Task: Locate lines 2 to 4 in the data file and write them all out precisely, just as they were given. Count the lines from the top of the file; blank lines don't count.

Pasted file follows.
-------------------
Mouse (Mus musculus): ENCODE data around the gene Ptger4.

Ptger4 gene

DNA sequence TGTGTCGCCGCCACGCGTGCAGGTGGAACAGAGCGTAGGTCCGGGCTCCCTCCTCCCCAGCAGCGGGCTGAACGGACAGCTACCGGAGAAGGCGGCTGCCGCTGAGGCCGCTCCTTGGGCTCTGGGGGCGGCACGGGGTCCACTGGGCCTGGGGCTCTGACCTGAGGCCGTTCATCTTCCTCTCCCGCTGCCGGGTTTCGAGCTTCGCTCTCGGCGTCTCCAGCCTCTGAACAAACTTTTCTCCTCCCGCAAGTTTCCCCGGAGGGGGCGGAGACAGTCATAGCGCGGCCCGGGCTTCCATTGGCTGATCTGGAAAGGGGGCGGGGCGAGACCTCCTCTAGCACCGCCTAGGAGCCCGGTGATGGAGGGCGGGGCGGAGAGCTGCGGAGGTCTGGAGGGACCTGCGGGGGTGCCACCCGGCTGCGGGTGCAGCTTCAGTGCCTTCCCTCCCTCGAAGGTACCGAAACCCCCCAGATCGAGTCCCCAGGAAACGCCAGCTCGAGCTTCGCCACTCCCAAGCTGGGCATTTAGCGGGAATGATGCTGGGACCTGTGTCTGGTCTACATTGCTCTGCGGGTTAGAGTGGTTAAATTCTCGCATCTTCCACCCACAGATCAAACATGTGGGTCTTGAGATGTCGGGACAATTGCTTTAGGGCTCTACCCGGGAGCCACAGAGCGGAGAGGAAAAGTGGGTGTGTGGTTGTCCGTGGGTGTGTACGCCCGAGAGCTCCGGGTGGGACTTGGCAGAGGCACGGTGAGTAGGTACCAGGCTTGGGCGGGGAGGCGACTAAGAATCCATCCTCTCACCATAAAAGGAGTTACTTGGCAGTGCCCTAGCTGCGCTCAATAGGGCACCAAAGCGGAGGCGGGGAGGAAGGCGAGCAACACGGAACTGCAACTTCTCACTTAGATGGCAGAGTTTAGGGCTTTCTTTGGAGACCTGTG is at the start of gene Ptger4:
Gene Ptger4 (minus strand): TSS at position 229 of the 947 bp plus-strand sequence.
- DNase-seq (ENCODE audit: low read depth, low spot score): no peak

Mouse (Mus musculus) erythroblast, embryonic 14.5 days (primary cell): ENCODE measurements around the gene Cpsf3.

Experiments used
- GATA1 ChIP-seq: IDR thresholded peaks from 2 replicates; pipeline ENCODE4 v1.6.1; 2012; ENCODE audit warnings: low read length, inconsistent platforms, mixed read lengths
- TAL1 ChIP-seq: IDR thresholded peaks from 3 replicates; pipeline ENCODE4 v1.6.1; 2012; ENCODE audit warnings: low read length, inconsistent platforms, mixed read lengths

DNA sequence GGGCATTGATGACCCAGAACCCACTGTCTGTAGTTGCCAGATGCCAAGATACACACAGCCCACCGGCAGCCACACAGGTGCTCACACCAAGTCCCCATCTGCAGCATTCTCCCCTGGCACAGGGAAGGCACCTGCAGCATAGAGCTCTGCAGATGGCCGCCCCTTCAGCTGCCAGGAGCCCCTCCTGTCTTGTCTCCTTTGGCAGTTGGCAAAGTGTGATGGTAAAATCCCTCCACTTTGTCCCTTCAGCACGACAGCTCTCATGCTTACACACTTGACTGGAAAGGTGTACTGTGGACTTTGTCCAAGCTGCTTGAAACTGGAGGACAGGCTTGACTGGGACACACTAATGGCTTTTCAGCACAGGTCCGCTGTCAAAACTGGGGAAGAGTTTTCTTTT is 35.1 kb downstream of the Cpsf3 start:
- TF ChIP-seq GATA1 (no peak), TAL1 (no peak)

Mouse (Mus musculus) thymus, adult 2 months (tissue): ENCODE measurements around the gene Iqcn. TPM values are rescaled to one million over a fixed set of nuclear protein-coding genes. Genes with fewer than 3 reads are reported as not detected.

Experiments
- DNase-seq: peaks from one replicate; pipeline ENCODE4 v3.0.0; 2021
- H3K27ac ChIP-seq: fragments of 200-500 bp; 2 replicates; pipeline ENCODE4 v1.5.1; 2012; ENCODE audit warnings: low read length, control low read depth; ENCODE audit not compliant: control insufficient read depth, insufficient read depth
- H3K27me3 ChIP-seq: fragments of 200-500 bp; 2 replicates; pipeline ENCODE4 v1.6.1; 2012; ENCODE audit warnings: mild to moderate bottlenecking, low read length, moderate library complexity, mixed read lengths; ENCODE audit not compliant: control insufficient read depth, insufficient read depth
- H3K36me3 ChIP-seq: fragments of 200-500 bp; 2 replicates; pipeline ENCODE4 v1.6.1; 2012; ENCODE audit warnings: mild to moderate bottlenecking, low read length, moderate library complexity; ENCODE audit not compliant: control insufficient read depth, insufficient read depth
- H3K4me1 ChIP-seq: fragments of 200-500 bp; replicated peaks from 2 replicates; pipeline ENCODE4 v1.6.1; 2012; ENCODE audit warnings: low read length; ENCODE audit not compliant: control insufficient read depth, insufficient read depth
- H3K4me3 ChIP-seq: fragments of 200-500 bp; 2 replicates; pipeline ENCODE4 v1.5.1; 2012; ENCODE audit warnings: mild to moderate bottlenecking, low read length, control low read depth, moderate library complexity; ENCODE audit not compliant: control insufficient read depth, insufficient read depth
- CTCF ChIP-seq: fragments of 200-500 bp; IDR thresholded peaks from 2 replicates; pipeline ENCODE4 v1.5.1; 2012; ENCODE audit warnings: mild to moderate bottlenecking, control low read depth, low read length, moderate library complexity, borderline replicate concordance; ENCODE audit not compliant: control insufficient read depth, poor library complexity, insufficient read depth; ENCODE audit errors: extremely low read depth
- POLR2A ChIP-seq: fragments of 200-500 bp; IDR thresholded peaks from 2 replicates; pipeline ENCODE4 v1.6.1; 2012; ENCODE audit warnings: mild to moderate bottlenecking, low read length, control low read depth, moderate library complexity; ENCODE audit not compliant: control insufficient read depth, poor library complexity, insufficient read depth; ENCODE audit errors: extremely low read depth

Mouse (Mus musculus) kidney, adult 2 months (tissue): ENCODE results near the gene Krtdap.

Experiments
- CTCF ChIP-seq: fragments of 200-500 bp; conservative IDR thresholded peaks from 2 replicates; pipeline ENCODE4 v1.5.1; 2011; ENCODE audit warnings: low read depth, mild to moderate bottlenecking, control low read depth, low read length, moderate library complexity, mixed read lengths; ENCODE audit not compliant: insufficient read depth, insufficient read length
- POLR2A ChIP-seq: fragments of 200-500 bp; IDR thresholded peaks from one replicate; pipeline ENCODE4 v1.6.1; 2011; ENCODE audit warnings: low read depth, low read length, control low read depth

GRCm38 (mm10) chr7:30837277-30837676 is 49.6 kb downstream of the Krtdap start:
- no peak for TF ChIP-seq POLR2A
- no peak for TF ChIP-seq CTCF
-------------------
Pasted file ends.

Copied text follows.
Ptger4 gene

DNA sequence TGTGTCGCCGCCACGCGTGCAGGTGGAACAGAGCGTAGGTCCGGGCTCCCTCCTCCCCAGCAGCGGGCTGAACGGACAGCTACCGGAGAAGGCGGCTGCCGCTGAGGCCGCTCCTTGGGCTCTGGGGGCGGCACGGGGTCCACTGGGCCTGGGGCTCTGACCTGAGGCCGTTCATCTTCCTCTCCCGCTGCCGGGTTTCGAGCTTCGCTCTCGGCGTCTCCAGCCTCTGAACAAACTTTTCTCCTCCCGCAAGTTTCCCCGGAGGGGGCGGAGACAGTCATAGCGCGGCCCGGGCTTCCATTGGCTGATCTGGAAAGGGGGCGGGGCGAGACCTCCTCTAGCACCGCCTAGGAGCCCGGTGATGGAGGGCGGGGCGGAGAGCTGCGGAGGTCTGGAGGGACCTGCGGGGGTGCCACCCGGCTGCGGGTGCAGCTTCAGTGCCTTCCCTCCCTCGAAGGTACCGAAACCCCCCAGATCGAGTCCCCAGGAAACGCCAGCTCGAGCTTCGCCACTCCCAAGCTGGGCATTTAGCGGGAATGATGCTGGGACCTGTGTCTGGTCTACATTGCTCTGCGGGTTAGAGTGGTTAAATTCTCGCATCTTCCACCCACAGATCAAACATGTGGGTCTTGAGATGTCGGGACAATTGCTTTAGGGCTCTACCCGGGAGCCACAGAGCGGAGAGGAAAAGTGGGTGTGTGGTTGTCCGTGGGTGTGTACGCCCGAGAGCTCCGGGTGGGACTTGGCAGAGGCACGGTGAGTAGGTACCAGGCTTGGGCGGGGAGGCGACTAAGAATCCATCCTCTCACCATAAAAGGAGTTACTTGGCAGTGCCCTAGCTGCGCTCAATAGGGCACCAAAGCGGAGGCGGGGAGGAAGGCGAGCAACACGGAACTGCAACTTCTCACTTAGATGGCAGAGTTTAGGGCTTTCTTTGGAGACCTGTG is at the start of gene Ptger4:
Gene Ptger4 (minus strand): TSS at position 229 of the 947 bp plus-strand sequence.